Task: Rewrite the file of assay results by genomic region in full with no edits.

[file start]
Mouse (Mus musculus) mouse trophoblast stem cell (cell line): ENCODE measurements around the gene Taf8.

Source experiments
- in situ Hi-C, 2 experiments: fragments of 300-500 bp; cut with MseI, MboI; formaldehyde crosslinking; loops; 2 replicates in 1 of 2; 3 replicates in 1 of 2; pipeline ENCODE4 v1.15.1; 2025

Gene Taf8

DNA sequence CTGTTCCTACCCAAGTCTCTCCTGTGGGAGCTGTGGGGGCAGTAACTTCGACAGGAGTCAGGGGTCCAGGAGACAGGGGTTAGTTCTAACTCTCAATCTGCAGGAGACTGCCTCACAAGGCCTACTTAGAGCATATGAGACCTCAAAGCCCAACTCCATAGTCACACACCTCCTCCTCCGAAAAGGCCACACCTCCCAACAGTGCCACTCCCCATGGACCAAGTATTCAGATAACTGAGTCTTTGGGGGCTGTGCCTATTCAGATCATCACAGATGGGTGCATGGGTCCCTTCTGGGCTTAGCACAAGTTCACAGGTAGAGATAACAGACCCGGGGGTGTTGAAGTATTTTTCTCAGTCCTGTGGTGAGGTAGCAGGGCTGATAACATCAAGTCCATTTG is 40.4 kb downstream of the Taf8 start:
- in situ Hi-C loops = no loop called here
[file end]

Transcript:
Mouse (Mus musculus) mouse trophoblast stem cell (cell line): ENCODE measurements around the gene Taf8.

Source experiments
- in situ Hi-C, 2 experiments: fragments of 300-500 bp; cut with MseI, MboI; formaldehyde crosslinking; loops; 2 replicates in 1 of 2; 3 replicates in 1 of 2; pipeline ENCODE4 v1.15.1; 2025

Gene Taf8

DNA sequence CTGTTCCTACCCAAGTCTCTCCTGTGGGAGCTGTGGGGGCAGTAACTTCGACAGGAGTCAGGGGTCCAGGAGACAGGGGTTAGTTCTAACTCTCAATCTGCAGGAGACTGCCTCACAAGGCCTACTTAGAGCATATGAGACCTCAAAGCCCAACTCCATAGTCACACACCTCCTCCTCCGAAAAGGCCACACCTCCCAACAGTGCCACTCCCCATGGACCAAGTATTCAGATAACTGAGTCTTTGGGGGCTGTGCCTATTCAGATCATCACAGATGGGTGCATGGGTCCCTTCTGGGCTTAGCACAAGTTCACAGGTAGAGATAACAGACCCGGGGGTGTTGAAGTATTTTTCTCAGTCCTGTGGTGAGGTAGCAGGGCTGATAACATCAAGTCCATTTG is 40.4 kb downstream of the Taf8 start:
- in situ Hi-C loops = no loop called here